September 26, 2018

Personal papers from ‘First Man’ Neil Armstrong’s giant leap into history have landing spot at Purdue, his alma mater

Armstrong plane Student design sketch for Purdue University course project: “Preliminary Design Analysis Executive Transport report” by Neil Armstrong for the course A.E. 420, January 1955. (Neil A. Armstrong papers, Courtesy of Purdue University Archives)

WEST LAFAYETTE, Ind. — While the excitement builds around the new Neil Armstrong biopic, much of the “First Man” on the moon’s life story is preserved and treasured at his alma mater.

Purdue University is home to hundreds of thousands of personal documents, working papers, memorabilia and photos from the 1955 graduate’s life. The collection includes approximately 70,000 pages of fan mail, which Armstrong continued to receive from around the world for years after he landed on the moon; his Purdue student notebooks and project reports; speech manuscripts; and NASA missions training, execution and results documents. These materials are available for scholarship and learning  at Purdue Libraries’ Division of Archives and Special Collections.

Other personal items include:

* Purdue, Navy training and NASA photographs.

* Gemini 8 space food, toothbrush, motion sickness medicine, navigation aids and more.

* Apollo 11 lunar maps, checklists and manuals.

* Apollo 11 World Tour documents and photographs.

* Model planes.

Because of Armstrong’s moon landing and his legacy, Giant Leaps is the name of Purdue’s Sesquicentennial campaign. The year will highlight Purdue’s remarkable history of giant leaps, while focusing on what giant leaps the university can take to address the world’s problems.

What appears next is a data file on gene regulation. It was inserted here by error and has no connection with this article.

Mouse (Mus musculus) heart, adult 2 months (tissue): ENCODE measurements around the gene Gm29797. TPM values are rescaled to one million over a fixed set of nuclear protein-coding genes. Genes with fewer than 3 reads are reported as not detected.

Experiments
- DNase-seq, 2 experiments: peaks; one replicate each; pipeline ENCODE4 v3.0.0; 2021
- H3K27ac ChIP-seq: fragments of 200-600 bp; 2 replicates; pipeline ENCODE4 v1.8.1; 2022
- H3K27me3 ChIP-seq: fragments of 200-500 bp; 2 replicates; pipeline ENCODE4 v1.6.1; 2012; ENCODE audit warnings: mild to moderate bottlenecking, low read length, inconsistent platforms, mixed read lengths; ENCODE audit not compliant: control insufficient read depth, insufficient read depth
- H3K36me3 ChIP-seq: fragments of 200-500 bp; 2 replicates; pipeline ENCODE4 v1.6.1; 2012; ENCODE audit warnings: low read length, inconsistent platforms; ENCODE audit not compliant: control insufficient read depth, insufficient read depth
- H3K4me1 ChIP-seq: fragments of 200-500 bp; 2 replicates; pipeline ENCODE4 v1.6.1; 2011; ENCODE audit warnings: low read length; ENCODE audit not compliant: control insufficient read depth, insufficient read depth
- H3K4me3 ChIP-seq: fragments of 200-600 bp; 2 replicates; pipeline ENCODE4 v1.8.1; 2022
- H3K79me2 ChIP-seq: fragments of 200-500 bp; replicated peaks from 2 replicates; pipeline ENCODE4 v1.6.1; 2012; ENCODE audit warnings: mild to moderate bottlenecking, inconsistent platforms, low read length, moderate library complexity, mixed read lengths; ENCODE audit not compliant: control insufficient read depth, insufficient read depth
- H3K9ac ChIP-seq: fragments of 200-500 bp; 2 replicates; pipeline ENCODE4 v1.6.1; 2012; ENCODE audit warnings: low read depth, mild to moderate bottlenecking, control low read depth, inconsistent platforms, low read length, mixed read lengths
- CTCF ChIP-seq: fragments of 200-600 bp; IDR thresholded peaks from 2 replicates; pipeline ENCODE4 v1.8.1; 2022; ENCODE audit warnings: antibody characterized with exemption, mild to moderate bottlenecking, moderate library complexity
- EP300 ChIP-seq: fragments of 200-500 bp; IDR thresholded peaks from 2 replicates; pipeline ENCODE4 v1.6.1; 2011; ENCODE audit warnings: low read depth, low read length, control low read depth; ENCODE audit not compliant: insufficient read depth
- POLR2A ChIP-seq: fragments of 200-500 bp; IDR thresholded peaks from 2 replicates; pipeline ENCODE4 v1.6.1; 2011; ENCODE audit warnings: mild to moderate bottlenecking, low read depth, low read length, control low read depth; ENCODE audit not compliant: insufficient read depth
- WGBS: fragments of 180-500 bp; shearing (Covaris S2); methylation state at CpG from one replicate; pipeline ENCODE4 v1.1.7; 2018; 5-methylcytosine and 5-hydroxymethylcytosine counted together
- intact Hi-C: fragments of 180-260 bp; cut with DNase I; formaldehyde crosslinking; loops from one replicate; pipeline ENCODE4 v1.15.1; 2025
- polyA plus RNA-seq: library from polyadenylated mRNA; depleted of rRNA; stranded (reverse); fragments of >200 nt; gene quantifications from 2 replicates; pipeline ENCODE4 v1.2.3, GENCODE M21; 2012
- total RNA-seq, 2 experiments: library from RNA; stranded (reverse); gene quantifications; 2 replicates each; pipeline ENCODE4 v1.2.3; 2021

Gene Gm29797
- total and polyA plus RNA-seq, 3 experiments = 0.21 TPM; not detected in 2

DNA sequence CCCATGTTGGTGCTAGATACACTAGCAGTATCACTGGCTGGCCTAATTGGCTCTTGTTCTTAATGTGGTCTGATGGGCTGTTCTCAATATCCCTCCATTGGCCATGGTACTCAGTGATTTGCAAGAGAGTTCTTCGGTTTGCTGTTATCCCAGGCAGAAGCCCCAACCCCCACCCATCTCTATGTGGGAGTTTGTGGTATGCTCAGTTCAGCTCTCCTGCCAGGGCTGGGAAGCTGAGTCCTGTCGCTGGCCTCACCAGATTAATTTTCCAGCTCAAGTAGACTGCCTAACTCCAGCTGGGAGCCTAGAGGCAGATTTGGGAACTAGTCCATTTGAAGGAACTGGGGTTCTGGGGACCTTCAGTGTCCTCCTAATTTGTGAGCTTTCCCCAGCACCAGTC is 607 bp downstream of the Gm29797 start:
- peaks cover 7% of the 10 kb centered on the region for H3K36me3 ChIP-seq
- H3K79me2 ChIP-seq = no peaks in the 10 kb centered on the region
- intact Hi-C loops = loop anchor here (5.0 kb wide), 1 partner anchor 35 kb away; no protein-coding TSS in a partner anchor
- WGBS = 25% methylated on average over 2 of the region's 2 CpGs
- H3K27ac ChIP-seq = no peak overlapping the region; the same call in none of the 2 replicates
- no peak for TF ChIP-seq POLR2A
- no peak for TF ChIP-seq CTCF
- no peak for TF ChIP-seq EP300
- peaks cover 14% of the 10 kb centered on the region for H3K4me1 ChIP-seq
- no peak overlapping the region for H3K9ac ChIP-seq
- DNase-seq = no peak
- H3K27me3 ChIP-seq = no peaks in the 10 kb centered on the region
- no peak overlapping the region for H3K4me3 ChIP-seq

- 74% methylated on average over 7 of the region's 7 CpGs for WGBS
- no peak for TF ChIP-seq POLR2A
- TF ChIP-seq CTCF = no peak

Sammie Morris, professor and head of the Purdue Libraries’ Division of Archives and Special Collections, says Armstrong and his wife, Carol, specifically chose to donate the collection to his alma mater so scholars and students can access them for research. The Armstrong collection also contains hundreds of personal working papers from his time at NASA and artifacts from his missions. Armstrong donated part of the collection in 2008, and his widow, Carol Armstrong, donated the rest after his death in 2012.

“The collection as a whole provides a context for his personal role in the U.S. space program that is as close to firsthand as you can get,” says Tracy Grimm, associate head of Archives and Special Collections and the Barron Hilton Archivist for Flight and Space Exploration. “Although a major motion picture may dramatize and make portrayals of famous individuals such as Neil, it’s really only in personal papers where one can learn who that person really was and how they accomplished what they did.” Grimm noted that Purdue Archives also holds the papers of James Hansen, Neil Armstrong’s official biographer and author of “First Man.”

The collection has been preserved, arranged, and cataloged so it can be easily accessed for research and  learning use. There is a 364 page finding guide to the collection. Researchers interested in accessing the collection should make an appointment with Grimm by email.

The public will be able to view numerous Armstrong documents and items during two 2019 exhibits. The exhibits are: 

* The Purdue Archives and Special Collections will present Apollo 11 in the Archives: Selections from the Neil A. Armstrong Papers,” March 18 to Aug. 16, 2019 in the Humanities, Social Science, and Education (HSSE) Library, 4th floor.

* Purdue’s Ringel Gallery in partnership with Archives and Special Collections will present the exhibit “Return to Entry,”which will feature artwork inspired by Armstrong’s archival collection, March 25 to May 11, 2019, in the Ringel Gallery, Stewart Center. 

Writer: Abbey Nickel, 765-496-1325, 

Sources: Tracy Grimm, associate head of Archives and Special Collections,,

Sammie Morris, head of Archives and Special Collections, 

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